• Referring now to FIG. 3G, an example of element matching for a stitching view mode for a multi-format, multi-protocol communication system is shown, according to one or more disclosed embodiments. As mentioned above, element matching may seek to associate otherwise unassociated messages by matching on subject lines, senders/recipient lists, quoted text, etc. Thus, as shown in FIG. 3G, Message 1 390 and Message 2 391 may each include elements such as: a sender, a recipient list, a subject line, a timestamp, and a message body text. The matched elements 392 that the system may determine Message 1 390 and Message 2 391 to have in common may then include, but not be limited to: timestamp (e.g., within a particular range), sender, recipient list (e.g., a certain number of recipients in common), and quoted text (e.g., a certain amount of message body text in common). Based on these matched elements, the system may intelligently determine that Message 1 390 and Message 2 391 are associated with one another and belong as part of the same thread of communication. The messages may thus be displayed in an appropriate and beneficial manner to the user, even if Message 1 390 and Message 2 391 come from vastly different messaging protocols and/or have different formats.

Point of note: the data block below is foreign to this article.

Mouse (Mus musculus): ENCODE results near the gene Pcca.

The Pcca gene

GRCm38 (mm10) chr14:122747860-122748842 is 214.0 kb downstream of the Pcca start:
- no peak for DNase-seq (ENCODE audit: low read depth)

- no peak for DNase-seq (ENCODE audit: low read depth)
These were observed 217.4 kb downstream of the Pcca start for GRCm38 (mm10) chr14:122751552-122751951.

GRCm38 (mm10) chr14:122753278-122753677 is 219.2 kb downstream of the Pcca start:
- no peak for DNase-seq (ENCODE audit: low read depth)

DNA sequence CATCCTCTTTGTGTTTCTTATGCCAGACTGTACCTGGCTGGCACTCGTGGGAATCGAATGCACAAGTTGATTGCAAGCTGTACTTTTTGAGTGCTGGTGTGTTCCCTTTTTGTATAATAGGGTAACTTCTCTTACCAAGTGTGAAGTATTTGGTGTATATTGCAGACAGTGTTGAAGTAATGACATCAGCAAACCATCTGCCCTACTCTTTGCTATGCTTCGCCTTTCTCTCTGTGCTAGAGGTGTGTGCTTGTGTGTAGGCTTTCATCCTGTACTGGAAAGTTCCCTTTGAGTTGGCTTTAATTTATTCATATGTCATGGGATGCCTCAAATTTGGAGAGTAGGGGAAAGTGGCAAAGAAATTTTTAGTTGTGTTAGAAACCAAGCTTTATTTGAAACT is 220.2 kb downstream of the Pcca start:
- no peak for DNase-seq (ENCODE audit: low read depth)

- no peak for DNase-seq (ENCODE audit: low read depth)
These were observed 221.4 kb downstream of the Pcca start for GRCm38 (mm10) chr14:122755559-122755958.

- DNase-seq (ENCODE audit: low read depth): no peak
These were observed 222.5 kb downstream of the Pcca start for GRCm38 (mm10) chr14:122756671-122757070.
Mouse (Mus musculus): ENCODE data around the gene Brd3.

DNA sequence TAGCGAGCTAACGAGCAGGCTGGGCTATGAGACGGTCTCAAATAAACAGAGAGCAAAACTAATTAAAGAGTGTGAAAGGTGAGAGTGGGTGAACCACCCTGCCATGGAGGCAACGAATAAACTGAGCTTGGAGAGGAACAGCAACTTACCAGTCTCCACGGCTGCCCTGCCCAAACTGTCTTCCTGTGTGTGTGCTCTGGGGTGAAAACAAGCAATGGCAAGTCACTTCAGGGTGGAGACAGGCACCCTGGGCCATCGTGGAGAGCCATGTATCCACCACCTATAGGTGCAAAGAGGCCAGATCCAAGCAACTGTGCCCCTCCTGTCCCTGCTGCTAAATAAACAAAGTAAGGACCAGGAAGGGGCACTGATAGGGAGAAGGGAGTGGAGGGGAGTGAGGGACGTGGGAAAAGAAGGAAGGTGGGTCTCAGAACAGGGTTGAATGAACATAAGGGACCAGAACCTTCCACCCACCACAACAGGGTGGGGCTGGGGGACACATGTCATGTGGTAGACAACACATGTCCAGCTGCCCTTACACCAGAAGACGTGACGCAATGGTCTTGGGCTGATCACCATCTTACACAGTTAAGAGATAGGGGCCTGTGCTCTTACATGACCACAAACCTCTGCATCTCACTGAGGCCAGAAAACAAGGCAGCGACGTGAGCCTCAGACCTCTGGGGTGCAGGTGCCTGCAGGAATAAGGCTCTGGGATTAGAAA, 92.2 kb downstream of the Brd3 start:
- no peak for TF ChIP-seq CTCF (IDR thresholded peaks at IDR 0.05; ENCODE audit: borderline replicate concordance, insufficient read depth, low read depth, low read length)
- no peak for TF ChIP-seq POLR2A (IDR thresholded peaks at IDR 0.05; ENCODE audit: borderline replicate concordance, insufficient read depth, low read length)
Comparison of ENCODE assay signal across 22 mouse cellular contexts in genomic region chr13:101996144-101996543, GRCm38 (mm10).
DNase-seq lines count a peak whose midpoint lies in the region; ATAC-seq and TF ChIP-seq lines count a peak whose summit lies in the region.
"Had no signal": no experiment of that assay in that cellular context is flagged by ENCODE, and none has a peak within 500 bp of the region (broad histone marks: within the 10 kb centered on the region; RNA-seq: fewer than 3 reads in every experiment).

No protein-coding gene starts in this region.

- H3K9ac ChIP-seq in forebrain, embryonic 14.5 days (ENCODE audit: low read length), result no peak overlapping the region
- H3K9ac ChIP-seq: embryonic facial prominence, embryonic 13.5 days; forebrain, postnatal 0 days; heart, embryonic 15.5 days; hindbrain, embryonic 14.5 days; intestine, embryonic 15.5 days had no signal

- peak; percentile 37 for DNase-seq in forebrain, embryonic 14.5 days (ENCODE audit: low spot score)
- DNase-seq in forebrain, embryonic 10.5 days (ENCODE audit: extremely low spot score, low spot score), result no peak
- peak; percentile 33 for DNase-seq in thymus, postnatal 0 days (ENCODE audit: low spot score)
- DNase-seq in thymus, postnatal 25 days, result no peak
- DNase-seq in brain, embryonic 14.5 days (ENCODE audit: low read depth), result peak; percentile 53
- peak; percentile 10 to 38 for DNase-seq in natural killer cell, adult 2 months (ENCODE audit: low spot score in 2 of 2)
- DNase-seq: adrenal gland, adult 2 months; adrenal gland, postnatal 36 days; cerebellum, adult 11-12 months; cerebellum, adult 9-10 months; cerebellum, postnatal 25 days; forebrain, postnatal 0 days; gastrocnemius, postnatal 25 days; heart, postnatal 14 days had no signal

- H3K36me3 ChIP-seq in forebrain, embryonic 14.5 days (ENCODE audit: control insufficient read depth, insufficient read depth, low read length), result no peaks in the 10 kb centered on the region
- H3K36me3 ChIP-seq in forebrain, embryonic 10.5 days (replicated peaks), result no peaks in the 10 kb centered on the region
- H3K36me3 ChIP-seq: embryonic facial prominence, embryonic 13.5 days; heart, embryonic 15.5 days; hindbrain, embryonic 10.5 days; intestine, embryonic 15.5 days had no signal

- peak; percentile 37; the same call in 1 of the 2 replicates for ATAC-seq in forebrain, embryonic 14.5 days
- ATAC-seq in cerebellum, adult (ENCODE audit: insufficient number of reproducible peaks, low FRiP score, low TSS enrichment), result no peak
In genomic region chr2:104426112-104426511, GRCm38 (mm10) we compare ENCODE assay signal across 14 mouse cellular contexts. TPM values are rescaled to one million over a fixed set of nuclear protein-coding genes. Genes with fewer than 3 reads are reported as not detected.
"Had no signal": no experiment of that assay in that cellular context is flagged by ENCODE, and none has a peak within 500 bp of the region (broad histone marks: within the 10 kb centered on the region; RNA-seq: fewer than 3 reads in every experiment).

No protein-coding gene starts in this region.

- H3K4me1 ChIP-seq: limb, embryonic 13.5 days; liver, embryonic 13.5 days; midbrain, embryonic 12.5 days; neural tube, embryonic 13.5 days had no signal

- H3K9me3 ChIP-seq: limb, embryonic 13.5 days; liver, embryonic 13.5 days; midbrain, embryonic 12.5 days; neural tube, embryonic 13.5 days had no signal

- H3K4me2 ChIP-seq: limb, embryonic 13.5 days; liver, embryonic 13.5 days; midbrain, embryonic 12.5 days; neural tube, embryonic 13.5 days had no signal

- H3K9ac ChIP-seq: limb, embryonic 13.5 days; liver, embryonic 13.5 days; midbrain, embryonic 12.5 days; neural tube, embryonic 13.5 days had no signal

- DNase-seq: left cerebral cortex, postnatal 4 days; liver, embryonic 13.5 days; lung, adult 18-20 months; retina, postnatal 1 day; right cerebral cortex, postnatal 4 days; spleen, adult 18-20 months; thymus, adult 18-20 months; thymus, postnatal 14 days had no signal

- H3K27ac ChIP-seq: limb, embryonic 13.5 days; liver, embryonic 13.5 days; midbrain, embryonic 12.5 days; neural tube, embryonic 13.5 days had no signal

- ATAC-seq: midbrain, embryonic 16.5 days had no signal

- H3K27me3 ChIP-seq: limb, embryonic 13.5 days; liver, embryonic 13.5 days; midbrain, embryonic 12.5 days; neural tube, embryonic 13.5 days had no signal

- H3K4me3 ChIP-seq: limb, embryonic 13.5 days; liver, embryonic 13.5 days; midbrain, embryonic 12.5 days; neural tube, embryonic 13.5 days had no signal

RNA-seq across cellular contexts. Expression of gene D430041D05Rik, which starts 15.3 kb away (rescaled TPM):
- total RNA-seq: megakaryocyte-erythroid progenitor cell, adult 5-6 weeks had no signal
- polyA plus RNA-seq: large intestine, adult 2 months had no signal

• Multi-Format, Multi-Protocol, Communication Indexing and Searching
  • FIG. 4 shows a flowchart 400 of one embodiment of a method of performing a multi-format, multi-protocol, contextualized communication search, according to one or more disclosed embodiments. First, the system may prompt the user to input his or her credentials so that he or she may be authenticated and authorized (Step 405). Next, the sync server 105 and/or third-party servers 106-109 may verify and validate the user's credentials as being authorized to receive communications associated with a particular account(s) tied to a particular messaging service(s) (Step 410). Next, the user's credentials may be encrypted and stored at the sync server 105 so that the user's messages may continue to be retrieved by the system (Step 415). It is to be understood that any suitable authentication framework, such as OAuth, may be used to authenticate the user's credentials and that the credentials need not necessarily be stored at the sync server. Once the user's credentials have been verified and stored, the system may attempt to synchronize the user's multi-protocol, person-centric, multi-format unified messaging inbox feed with the various external communication servers hosting the user's messages from the various third-party messaging services, e.g., by using one or more third-party credentials of the first user stored at the sync server (Step 420). Next, the system may receive a query from a particular user's client device (e.g., to pull new communications directed to the user) and determine that the client device has access to perform the query (Step 425).